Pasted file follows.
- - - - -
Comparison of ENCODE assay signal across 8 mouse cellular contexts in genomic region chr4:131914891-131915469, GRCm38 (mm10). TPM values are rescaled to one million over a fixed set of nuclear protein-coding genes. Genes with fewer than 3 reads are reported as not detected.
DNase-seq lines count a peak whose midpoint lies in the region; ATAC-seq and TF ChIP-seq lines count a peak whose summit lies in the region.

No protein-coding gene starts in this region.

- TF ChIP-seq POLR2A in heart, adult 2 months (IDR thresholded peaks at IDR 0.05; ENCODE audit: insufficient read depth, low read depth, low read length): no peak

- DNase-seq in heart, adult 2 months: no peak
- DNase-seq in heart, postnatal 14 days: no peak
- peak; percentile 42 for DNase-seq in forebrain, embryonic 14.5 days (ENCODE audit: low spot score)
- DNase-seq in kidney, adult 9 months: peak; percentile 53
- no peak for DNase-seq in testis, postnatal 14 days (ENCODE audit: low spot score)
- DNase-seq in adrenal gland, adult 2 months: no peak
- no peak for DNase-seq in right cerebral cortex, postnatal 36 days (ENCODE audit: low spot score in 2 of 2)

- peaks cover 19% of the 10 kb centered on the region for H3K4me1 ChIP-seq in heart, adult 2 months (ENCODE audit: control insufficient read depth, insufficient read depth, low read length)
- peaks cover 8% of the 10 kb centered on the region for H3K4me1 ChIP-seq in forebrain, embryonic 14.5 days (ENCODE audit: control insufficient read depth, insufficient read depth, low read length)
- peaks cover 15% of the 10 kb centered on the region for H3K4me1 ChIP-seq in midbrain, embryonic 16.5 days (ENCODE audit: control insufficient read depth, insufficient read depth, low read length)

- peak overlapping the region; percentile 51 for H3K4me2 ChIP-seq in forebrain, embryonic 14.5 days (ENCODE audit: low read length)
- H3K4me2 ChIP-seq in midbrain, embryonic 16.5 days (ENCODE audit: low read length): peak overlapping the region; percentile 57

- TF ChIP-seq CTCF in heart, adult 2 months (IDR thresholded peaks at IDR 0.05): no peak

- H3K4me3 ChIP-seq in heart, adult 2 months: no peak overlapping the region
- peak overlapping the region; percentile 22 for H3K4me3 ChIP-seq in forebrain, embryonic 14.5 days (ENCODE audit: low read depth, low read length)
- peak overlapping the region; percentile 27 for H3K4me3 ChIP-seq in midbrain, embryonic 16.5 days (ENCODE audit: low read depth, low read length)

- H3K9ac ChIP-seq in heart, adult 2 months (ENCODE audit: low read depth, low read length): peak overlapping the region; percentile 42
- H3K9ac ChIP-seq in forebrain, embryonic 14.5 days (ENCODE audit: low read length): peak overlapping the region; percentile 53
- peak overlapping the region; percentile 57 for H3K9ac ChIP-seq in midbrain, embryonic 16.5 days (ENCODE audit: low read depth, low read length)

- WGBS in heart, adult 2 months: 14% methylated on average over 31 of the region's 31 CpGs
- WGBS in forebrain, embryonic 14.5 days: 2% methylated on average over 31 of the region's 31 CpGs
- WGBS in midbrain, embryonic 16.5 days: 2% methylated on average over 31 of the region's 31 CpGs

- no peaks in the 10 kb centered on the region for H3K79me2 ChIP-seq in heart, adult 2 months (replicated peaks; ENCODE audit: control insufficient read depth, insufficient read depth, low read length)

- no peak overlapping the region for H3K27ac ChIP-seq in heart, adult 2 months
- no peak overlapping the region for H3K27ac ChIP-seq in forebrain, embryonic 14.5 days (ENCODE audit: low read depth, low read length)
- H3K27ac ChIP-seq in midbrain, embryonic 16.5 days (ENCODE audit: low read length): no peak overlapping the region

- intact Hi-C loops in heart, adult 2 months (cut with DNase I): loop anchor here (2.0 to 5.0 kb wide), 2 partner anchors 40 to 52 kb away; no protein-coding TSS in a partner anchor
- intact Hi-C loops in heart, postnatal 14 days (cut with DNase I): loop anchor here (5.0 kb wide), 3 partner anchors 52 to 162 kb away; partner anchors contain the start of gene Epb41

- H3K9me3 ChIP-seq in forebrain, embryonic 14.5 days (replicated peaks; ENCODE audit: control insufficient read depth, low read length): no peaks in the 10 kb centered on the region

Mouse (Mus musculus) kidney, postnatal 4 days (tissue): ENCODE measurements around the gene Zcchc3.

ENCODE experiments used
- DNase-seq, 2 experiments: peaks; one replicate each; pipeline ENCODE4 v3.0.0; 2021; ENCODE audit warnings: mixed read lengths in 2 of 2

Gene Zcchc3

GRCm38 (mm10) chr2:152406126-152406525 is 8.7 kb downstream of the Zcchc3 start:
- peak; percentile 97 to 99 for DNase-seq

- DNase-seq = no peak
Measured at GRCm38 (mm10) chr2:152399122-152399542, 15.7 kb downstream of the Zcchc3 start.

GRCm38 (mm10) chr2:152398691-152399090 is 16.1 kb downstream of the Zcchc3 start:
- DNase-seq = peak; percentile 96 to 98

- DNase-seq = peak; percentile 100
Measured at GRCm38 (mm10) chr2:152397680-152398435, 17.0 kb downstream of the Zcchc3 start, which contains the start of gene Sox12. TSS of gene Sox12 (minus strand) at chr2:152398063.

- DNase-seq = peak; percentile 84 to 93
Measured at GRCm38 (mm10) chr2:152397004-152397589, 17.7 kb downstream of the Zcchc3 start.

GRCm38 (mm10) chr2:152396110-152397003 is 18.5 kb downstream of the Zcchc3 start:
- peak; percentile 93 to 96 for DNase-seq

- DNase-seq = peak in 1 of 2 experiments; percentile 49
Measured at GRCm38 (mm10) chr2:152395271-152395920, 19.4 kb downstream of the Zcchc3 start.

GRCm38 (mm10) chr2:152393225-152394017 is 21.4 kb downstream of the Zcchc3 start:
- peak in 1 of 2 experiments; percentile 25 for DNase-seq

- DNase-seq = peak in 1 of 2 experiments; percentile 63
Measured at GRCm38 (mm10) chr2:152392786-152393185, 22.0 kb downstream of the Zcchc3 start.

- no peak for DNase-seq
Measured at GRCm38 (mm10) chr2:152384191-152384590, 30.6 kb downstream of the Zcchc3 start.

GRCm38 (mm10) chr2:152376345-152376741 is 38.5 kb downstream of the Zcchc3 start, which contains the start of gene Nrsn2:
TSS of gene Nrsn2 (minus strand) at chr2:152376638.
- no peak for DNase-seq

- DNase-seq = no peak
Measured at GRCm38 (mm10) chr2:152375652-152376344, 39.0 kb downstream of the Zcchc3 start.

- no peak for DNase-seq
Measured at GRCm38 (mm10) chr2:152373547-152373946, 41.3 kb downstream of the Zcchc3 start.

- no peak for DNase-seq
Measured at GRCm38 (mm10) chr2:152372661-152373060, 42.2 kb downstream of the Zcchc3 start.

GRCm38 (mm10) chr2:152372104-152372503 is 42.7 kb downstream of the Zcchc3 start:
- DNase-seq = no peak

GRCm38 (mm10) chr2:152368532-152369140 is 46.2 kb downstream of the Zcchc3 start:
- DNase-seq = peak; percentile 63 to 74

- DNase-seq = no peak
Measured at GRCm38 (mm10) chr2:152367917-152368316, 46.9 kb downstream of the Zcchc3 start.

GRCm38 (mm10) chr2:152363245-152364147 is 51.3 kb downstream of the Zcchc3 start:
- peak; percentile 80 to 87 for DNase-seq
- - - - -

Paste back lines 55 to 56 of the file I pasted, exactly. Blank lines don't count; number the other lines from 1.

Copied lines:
Measured at GRCm38 (mm10) chr2:152392786-152393185, 22.0 kb downstream of the Zcchc3 start.

- no peak for DNase-seq